The Different Types of Shar Peis

Well-known for their wrinkled skin and loyal temperament, shar peis make wonderful pets. Three different types of shar pei exist, categorized according to their coats: horse coat, brush coat and bear coat. Before taking one home, decide which type best suits you.

About Shar Peis

Originating from China, shar pei puppies are covered in wrinkled skin, although they smooth out significantly as they grow older. Although they closely bond with their families, they're generally good with strangers as long as they're properly socialized from a young age. Known to be intelligent, active and playful, they can also be stubborn or dominant, so they need a firm, but gentle human leader and plenty of positive-reinforcement training, so they don't take on the role of top dog.

Horse Coat

Horse coat shar peis have the shortest and roughest hair or all three types. They also change the most significantly in appearance from puppy to adult. While, as puppies, they're little balls of wrinkled skin, as adults they have mostly smooth skin and a lean, athletic build. As they don't develop an undercoat in the winter, they shed less than other types, but may be less adept in cold weather. They tend to be the most active and intense of the three varieties.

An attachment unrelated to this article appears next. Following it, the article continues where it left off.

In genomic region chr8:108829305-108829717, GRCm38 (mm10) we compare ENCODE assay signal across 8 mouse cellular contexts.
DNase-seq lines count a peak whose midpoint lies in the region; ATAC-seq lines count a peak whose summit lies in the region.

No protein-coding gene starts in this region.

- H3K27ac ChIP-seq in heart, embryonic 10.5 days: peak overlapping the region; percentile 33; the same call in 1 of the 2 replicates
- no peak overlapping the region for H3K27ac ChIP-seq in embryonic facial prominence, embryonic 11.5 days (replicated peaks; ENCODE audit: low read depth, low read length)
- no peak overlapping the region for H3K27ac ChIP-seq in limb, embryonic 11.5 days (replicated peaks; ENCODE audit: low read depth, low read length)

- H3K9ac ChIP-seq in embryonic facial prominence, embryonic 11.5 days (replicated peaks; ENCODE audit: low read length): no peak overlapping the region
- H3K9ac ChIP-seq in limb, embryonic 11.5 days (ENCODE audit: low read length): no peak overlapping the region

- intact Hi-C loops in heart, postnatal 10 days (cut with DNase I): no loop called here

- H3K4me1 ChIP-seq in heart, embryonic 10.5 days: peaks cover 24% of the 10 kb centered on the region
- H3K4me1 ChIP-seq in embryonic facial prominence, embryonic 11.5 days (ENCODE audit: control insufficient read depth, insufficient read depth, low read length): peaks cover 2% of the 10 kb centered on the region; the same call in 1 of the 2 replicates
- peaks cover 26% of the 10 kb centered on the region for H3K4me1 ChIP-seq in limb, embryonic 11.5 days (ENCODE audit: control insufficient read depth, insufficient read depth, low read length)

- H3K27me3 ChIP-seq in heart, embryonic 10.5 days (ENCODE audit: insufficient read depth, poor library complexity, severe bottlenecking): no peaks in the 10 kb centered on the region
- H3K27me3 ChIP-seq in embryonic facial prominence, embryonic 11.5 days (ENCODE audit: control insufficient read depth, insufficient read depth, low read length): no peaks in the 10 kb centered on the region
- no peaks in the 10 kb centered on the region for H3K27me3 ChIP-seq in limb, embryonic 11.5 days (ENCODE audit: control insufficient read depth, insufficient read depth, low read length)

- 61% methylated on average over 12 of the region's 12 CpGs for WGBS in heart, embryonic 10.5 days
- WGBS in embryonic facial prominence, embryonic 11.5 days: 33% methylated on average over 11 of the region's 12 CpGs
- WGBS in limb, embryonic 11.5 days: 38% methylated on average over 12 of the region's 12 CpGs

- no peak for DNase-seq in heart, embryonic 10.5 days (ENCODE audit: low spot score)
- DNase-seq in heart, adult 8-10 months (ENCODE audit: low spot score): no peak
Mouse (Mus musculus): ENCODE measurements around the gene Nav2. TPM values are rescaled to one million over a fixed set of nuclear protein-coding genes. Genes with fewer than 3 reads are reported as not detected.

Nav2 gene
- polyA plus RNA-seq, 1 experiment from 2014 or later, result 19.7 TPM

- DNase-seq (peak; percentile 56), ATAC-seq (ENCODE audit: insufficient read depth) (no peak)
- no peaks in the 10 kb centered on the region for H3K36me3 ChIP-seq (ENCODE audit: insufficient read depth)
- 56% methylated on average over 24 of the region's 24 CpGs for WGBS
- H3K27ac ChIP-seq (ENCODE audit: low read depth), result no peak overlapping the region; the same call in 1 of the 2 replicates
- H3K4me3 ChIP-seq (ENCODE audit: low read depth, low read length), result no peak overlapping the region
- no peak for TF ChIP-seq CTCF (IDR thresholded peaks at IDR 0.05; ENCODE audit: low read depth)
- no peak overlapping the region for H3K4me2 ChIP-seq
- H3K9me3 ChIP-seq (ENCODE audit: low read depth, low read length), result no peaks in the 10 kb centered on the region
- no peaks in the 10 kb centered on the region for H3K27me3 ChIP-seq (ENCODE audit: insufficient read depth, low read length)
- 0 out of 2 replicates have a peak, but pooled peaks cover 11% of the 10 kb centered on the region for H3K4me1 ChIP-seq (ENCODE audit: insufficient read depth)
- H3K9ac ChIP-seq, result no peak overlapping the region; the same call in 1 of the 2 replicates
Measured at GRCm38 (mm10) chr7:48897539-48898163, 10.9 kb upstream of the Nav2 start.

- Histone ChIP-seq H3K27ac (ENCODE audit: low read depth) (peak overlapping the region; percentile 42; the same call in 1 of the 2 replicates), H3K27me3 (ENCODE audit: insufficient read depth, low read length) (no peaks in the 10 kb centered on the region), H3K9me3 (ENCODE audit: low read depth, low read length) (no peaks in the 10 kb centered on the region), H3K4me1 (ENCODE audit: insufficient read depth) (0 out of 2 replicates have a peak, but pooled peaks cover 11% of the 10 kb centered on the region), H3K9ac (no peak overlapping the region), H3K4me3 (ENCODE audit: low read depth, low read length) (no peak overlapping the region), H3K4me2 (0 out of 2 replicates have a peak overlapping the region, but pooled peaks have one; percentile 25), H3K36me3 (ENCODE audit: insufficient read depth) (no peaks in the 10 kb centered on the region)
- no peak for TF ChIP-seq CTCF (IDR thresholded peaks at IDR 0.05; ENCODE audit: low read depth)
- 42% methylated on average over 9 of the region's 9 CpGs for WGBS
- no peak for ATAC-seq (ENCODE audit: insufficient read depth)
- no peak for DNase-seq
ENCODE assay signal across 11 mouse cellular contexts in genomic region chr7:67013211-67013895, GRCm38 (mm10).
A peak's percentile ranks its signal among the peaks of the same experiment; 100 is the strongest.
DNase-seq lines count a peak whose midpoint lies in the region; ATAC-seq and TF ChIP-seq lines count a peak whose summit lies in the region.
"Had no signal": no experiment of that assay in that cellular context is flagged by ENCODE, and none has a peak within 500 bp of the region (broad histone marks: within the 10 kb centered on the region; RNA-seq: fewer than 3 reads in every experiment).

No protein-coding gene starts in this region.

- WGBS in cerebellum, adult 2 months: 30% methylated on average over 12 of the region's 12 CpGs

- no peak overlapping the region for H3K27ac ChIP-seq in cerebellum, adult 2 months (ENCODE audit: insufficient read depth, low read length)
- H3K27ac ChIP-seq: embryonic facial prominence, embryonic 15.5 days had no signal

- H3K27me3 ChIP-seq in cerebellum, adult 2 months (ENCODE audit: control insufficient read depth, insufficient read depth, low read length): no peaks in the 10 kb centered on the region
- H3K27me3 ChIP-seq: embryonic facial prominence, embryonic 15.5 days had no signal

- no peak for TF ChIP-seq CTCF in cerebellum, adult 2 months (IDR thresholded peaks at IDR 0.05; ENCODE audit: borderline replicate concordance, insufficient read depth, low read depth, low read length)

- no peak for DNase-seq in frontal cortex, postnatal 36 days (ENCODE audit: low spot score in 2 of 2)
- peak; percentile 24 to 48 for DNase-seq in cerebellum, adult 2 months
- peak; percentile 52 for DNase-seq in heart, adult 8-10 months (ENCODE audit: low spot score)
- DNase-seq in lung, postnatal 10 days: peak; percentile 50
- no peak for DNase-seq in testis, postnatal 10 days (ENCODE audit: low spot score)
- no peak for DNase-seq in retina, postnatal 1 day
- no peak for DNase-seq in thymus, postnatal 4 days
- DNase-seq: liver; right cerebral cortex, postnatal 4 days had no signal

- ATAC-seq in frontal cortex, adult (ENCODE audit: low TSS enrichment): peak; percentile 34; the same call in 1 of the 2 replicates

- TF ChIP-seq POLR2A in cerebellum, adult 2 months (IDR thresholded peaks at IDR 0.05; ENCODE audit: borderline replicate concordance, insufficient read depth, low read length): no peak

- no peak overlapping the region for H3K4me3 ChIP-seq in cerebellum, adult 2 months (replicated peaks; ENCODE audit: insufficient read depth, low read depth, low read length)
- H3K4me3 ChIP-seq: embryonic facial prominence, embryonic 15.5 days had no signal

Brush Coat

Shar peis of the brush coat variety have slightly longer and softer hair than their horse coat counterparts. They stay somewhat more wrinkled as adults, which makes them the most popular variety. They're heavier and stockier than horse coat shar peis -- and have larger heads and muzzles -- so you need to be sure you can handle one. Despite their heft, they're generally laid-back around the house, and are content to snuggle up on the couch.

Bear Coat

By far the most rare variety of shar pei, bear coat types are the product of a recessive gene, which both parents must carry. It's thought to be a throwback to their chow chow ancestors. This type is much like the brush coat in build and temperament, but has a long, soft coat, exceeding an inch. Although undoubtedly cute, this kind of coat is considered a fault by the American Kennel Club, so avoid a bear coat shar pei if you want to compete in the show ring.

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